• The International Art Museum of America on Central Market St is open FREE from Tuesday thru Sunday from 11 to 5.

 

WEBSITE HERE

• The gallery Opened on October 15, 2011. It is a great place for meetings and events.

The former United Artists Theater: New 90 apartment building is under construction here

• Most recently known as the Market Street Cinema, this building has been demolished.


Tthe Central Market CBD has a program to cover vacant stores with art works. WEBSITE HERE

 

But this design has recently been covered by black plywood.

 

• Learn about the Central Market Spaces Plan: HERE

Roots Division Gallery moves to Mission Street, between Seventh and Eighth

 

• Root Division, a visual arts non-profit, which presents gallery shows, makes the move from Market Street.

 

They are currently conducting preview events and tours as part of a fund raising campaign.

 

The wall art is by other artists - not Root Division.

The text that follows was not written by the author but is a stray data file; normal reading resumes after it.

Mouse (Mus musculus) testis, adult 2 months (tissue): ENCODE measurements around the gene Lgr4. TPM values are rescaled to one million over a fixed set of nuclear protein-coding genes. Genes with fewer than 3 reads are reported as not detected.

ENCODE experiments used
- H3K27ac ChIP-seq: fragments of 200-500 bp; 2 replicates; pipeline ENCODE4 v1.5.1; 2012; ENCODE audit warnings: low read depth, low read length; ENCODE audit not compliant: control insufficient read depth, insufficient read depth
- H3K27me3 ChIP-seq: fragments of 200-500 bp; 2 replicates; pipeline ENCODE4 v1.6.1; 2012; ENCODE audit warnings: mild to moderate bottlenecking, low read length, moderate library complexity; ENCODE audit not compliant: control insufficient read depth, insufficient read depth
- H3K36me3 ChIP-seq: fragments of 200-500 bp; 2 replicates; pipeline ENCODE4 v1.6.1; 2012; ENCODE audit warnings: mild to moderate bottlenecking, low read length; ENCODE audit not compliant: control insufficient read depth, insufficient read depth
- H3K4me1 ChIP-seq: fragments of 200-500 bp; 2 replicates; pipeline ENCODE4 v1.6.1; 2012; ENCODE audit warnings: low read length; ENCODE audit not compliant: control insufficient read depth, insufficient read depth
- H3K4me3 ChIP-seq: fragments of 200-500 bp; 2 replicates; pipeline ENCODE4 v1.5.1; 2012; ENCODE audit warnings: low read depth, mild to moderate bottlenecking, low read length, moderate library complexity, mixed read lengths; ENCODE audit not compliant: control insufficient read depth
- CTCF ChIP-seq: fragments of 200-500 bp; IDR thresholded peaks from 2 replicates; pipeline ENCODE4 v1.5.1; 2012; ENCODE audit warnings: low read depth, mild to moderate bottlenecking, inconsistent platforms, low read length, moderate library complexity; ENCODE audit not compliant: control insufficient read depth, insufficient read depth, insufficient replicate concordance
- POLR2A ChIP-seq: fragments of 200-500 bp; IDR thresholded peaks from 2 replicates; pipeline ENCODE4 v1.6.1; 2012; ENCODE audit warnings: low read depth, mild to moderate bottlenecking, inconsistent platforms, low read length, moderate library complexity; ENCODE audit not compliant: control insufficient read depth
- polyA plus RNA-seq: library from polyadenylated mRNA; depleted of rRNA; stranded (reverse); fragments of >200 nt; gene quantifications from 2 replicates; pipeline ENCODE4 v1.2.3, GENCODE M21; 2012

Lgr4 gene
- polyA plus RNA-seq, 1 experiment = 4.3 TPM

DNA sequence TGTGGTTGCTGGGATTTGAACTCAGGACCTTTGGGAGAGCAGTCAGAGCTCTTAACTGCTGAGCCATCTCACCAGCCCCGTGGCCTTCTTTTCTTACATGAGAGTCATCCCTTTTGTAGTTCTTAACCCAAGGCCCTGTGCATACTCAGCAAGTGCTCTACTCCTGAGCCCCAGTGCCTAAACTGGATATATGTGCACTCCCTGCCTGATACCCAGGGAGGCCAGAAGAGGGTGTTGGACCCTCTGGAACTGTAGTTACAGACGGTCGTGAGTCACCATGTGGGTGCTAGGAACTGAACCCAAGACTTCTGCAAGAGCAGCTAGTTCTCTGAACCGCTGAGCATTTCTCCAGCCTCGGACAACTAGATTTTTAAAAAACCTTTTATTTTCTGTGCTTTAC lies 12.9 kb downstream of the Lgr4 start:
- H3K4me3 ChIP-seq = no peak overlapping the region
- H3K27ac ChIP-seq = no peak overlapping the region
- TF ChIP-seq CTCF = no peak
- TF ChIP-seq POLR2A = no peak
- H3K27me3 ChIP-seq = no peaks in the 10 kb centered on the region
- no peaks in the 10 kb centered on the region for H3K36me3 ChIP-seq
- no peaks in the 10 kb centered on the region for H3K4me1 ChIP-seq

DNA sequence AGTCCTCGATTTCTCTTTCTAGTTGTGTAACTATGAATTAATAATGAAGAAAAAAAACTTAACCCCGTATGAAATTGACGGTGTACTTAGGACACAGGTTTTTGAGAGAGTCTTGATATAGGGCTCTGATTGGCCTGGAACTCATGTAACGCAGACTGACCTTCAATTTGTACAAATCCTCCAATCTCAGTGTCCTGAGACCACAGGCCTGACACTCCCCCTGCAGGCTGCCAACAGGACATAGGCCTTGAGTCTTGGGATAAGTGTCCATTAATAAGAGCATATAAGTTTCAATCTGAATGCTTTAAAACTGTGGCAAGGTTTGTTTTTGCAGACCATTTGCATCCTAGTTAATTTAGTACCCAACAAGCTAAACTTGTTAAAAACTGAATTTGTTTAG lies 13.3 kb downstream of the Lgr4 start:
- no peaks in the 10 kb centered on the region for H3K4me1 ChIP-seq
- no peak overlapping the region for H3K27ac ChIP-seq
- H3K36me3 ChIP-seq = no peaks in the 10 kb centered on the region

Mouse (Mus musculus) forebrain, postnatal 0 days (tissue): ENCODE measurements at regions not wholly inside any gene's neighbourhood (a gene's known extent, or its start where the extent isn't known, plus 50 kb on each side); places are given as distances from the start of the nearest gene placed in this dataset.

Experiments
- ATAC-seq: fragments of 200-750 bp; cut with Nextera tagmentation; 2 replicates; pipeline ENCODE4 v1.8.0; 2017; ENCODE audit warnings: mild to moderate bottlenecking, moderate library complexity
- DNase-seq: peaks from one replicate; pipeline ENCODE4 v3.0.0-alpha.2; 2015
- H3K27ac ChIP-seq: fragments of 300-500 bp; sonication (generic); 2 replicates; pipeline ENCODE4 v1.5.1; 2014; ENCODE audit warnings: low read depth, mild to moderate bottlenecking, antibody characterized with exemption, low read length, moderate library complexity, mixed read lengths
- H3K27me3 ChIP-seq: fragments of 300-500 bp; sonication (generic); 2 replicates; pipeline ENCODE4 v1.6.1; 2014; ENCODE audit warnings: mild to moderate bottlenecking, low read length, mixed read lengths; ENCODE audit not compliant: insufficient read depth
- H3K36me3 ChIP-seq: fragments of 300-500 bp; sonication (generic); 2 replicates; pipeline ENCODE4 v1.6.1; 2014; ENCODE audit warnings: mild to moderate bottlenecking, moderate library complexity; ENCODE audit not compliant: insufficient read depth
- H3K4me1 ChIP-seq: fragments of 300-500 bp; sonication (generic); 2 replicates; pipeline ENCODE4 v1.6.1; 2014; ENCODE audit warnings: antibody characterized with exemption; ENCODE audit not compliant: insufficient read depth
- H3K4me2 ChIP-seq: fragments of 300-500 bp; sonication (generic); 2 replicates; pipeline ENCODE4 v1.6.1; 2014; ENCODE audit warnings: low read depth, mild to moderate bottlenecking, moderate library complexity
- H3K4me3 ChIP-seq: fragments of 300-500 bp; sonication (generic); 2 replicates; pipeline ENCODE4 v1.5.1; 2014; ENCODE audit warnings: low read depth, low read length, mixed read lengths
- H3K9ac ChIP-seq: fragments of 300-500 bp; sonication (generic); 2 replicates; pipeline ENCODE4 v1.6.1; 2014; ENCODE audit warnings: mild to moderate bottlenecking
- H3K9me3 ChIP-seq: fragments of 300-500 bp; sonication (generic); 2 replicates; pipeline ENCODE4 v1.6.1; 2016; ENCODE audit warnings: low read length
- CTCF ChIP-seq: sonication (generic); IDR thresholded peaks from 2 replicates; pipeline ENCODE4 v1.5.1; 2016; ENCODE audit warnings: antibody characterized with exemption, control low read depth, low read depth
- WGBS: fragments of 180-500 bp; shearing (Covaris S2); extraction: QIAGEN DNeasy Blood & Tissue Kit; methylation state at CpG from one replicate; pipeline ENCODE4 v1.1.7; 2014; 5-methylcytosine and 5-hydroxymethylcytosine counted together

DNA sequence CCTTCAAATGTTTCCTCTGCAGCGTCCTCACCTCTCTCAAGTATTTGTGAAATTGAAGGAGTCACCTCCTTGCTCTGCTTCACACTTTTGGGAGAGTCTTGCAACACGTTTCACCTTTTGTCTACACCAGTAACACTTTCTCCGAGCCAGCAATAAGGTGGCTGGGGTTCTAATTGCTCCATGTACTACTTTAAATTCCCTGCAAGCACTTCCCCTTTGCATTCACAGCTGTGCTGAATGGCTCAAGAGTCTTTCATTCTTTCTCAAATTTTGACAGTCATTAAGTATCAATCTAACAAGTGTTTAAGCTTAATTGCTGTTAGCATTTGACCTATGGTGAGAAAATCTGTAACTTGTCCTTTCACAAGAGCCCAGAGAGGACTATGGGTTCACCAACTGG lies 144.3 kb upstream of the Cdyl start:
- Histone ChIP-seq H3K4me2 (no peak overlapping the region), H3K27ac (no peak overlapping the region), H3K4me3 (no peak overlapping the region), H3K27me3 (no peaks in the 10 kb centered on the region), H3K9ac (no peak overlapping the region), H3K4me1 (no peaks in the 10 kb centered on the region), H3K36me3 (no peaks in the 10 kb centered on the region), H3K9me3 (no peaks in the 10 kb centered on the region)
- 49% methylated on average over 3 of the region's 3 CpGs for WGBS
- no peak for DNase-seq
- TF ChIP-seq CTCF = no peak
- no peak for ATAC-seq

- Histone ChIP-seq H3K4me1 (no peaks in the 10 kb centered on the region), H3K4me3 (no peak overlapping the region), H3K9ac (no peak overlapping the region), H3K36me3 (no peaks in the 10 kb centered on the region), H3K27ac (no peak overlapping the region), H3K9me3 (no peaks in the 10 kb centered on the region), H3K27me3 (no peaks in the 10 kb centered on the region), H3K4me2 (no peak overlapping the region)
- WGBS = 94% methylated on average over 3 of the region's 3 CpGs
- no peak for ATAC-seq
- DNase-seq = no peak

rootdivision.org/exhibition-rd-gallery/resonate

LOCATION
1131 Mission Street (at 7th)
San Francisco, CA 94103

(415) 863-7668


Gallery hours: Wednesday - Saturday, 2-6pm (or by appointment)


www.rootdivision.org

 

Planed Arts space is abruptly dropped by the the owner of the nearby Warfield building

 

•  Arts groups have long looked at the corner of Market, Mason, and Turk Streets as the site for an Arts Center. The location is close to BART and Muni at Powell St and to The Warfield and Golden Gate Theaters at the other end of the block.

 

• The Thatcher family owned the triangular corner site at Market and Turk. They maintained the two story building and kept the stores filled - in contrast to the larger site to the west. That site was assembled as a speculation by the group which proposed the a box shopping shopping center across the street.